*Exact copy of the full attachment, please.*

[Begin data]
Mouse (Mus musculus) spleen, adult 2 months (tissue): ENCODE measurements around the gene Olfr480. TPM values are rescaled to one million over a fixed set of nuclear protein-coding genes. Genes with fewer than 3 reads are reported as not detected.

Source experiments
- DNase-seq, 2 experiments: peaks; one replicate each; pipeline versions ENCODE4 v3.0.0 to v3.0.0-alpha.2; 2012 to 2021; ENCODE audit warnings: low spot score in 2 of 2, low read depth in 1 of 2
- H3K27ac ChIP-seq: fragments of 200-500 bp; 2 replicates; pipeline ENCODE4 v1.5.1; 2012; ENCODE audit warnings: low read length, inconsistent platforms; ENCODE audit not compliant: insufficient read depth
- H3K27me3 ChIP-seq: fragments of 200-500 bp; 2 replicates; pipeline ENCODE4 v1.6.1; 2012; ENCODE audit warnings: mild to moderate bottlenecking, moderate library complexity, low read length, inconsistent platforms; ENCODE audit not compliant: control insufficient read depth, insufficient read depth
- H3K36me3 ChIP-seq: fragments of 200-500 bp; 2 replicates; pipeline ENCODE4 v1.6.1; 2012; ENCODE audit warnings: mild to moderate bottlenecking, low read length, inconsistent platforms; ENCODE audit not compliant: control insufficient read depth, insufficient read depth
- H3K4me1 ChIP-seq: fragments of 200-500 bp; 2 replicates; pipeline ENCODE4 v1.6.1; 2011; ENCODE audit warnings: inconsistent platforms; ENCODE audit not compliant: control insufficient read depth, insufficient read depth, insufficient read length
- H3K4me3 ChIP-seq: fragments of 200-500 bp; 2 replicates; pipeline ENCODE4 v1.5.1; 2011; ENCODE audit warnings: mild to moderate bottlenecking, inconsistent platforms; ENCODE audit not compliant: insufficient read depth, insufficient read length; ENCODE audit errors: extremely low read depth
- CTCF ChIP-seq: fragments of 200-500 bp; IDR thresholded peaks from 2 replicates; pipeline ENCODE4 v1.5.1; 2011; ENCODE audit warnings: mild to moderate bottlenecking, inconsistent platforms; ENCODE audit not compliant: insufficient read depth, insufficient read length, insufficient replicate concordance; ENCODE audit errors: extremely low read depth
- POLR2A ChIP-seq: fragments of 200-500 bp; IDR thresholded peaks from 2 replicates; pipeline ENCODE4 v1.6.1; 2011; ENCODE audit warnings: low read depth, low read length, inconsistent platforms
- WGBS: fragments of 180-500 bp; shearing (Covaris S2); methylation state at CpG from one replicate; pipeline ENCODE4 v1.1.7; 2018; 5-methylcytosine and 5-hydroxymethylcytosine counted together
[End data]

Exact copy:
Mouse (Mus musculus) spleen, adult 2 months (tissue): ENCODE measurements around the gene Olfr480. TPM values are rescaled to one million over a fixed set of nuclear protein-coding genes. Genes with fewer than 3 reads are reported as not detected.

Source experiments
- DNase-seq, 2 experiments: peaks; one replicate each; pipeline versions ENCODE4 v3.0.0 to v3.0.0-alpha.2; 2012 to 2021; ENCODE audit warnings: low spot score in 2 of 2, low read depth in 1 of 2
- H3K27ac ChIP-seq: fragments of 200-500 bp; 2 replicates; pipeline ENCODE4 v1.5.1; 2012; ENCODE audit warnings: low read length, inconsistent platforms; ENCODE audit not compliant: insufficient read depth
- H3K27me3 ChIP-seq: fragments of 200-500 bp; 2 replicates; pipeline ENCODE4 v1.6.1; 2012; ENCODE audit warnings: mild to moderate bottlenecking, moderate library complexity, low read length, inconsistent platforms; ENCODE audit not compliant: control insufficient read depth, insufficient read depth
- H3K36me3 ChIP-seq: fragments of 200-500 bp; 2 replicates; pipeline ENCODE4 v1.6.1; 2012; ENCODE audit warnings: mild to moderate bottlenecking, low read length, inconsistent platforms; ENCODE audit not compliant: control insufficient read depth, insufficient read depth
- H3K4me1 ChIP-seq: fragments of 200-500 bp; 2 replicates; pipeline ENCODE4 v1.6.1; 2011; ENCODE audit warnings: inconsistent platforms; ENCODE audit not compliant: control insufficient read depth, insufficient read depth, insufficient read length
- H3K4me3 ChIP-seq: fragments of 200-500 bp; 2 replicates; pipeline ENCODE4 v1.5.1; 2011; ENCODE audit warnings: mild to moderate bottlenecking, inconsistent platforms; ENCODE audit not compliant: insufficient read depth, insufficient read length; ENCODE audit errors: extremely low read depth
- CTCF ChIP-seq: fragments of 200-500 bp; IDR thresholded peaks from 2 replicates; pipeline ENCODE4 v1.5.1; 2011; ENCODE audit warnings: mild to moderate bottlenecking, inconsistent platforms; ENCODE audit not compliant: insufficient read depth, insufficient read length, insufficient replicate concordance; ENCODE audit errors: extremely low read depth
- POLR2A ChIP-seq: fragments of 200-500 bp; IDR thresholded peaks from 2 replicates; pipeline ENCODE4 v1.6.1; 2011; ENCODE audit warnings: low read depth, low read length, inconsistent platforms
- WGBS: fragments of 180-500 bp; shearing (Covaris S2); methylation state at CpG from one replicate; pipeline ENCODE4 v1.1.7; 2018; 5-methylcytosine and 5-hydroxymethylcytosine counted together